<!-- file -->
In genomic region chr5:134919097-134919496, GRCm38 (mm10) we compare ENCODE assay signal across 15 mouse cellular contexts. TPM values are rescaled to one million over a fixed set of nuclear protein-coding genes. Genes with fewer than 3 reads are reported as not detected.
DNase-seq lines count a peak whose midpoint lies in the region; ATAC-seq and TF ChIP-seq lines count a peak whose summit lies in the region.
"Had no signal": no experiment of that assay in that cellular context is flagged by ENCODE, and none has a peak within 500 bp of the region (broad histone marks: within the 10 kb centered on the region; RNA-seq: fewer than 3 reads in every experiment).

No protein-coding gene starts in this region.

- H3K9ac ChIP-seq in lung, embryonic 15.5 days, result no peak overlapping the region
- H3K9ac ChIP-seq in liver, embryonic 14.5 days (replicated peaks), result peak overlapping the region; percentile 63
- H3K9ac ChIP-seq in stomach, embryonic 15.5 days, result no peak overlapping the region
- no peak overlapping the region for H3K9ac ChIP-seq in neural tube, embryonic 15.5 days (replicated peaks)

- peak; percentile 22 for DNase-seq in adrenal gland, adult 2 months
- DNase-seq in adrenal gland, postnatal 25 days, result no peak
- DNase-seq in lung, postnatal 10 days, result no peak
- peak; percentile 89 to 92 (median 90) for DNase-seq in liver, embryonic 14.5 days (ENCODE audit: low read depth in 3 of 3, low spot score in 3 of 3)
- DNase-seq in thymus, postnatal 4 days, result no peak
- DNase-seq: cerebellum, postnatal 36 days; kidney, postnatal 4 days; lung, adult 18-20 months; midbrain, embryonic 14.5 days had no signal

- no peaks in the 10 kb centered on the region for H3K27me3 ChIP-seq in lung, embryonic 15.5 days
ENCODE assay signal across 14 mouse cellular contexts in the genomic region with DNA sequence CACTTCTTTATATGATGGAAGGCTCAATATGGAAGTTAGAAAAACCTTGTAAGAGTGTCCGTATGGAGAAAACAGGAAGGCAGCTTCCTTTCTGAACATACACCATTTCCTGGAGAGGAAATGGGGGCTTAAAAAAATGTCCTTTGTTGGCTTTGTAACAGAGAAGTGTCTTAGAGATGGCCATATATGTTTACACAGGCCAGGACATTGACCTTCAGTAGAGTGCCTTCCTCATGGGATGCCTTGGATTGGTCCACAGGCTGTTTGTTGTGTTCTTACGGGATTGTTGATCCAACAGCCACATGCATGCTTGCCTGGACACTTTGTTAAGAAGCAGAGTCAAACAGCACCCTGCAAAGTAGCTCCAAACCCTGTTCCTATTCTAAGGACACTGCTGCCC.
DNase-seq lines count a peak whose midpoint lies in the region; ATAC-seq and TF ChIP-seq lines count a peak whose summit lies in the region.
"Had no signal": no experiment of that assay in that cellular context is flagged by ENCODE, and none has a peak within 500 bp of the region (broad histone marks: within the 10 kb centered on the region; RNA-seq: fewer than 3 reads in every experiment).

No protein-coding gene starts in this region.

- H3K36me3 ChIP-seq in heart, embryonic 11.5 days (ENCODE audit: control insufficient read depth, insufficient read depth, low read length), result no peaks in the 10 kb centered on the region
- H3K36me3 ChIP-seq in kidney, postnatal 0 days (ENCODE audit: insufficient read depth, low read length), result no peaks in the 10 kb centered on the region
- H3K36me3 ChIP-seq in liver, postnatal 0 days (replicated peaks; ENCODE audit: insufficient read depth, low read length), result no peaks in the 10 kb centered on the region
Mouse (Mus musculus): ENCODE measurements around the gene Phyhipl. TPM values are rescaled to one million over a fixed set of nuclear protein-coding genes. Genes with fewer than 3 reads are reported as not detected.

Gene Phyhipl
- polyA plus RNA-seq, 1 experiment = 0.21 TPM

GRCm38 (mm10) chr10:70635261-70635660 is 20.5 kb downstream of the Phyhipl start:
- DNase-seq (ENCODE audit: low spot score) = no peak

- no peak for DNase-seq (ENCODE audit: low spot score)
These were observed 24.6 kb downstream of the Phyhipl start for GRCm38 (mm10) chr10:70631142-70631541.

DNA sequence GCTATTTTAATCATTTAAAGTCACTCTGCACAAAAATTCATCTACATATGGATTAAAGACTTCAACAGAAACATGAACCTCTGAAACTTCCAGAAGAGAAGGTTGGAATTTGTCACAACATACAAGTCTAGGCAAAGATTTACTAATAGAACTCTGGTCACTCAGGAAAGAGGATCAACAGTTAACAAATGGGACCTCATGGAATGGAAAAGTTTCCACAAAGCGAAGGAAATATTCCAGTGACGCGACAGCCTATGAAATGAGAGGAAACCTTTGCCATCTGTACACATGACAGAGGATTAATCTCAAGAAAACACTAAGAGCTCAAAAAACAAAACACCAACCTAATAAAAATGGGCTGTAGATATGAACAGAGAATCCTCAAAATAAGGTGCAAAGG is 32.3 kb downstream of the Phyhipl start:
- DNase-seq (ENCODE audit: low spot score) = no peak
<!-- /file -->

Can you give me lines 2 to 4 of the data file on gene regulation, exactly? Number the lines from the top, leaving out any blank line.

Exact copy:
DNase-seq lines count a peak whose midpoint lies in the region; ATAC-seq and TF ChIP-seq lines count a peak whose summit lies in the region.
"Had no signal": no experiment of that assay in that cellular context is flagged by ENCODE, and none has a peak within 500 bp of the region (broad histone marks: within the 10 kb centered on the region; RNA-seq: fewer than 3 reads in every experiment).

No protein-coding gene starts in this region.